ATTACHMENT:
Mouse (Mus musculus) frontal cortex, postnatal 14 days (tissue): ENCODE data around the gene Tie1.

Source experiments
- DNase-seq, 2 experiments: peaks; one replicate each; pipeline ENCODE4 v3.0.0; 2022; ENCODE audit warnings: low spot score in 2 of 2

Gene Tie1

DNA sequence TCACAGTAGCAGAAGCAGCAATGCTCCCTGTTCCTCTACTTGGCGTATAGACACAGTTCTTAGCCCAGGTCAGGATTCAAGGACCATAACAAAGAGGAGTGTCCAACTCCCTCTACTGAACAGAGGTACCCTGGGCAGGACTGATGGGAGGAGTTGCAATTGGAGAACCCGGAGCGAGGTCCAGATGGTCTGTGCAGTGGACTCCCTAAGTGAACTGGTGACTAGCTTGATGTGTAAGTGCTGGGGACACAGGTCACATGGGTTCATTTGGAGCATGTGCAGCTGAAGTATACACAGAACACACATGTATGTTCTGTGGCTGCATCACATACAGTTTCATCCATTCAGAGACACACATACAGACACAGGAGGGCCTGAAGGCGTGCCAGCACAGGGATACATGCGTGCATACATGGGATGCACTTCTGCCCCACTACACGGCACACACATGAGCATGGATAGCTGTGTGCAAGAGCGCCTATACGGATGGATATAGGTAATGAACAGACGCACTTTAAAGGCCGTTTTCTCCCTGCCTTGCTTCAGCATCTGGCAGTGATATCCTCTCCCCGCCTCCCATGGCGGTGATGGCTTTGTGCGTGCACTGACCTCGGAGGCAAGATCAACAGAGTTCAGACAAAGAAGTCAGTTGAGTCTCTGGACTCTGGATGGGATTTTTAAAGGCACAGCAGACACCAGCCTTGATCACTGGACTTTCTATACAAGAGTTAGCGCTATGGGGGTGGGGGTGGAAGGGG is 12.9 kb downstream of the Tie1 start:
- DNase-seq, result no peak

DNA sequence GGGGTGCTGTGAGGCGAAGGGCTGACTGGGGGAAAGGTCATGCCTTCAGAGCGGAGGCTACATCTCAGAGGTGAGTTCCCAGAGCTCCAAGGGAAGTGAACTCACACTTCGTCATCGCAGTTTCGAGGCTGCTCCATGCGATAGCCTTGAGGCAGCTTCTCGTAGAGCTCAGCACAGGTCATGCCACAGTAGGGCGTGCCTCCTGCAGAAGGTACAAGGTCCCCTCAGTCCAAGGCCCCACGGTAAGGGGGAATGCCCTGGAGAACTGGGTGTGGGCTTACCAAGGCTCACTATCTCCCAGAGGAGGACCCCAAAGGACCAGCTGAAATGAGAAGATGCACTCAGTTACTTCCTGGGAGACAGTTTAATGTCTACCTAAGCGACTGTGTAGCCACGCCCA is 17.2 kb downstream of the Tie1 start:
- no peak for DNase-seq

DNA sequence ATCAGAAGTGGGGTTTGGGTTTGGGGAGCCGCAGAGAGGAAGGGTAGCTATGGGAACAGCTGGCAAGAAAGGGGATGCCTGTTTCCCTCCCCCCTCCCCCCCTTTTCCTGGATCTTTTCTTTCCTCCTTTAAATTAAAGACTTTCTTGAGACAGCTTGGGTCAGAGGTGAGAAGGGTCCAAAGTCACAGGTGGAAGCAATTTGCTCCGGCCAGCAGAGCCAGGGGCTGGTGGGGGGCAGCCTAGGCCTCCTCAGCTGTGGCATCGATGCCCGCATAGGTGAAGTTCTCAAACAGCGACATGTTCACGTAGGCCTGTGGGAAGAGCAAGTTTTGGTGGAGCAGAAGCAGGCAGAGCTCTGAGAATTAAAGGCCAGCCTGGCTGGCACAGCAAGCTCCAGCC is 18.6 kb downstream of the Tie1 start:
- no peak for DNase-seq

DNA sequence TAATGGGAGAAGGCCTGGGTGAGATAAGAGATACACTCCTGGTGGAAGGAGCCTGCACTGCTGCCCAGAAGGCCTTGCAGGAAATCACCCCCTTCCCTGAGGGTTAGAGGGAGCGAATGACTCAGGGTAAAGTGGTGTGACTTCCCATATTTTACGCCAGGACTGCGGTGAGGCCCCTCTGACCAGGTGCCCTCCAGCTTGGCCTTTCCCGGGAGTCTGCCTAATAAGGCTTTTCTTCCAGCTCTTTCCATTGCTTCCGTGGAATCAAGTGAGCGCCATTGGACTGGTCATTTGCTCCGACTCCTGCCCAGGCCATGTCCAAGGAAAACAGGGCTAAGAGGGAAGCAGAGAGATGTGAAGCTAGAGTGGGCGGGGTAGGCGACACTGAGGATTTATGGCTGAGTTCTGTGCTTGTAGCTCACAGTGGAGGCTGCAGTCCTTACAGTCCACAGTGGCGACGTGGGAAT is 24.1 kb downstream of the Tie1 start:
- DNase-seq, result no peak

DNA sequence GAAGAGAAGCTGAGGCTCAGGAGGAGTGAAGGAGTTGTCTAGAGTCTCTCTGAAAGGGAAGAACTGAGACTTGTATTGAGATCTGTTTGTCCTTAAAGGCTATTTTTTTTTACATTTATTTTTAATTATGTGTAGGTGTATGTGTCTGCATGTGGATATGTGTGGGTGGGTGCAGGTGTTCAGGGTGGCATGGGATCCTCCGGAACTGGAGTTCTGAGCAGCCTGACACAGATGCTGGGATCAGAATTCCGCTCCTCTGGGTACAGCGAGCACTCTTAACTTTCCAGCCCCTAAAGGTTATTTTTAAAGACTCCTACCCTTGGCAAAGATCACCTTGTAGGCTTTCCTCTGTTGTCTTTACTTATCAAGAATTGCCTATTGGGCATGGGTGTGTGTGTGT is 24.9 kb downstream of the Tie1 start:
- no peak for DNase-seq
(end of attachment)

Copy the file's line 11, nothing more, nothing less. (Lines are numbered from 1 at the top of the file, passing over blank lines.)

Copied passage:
DNA sequence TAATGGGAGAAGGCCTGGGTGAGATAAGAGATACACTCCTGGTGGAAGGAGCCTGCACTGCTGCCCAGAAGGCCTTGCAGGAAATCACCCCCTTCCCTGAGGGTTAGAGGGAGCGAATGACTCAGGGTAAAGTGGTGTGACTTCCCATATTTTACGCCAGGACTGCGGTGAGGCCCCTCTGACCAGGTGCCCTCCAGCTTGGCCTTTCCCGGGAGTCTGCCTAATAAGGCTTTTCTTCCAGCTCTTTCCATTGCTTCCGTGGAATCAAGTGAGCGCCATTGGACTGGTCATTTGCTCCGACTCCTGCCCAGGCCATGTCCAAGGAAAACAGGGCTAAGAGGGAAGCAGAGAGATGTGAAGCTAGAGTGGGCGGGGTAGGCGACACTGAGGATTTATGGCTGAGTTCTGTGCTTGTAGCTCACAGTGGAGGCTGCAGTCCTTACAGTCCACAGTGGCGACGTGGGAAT is 24.1 kb downstream of the Tie1 start: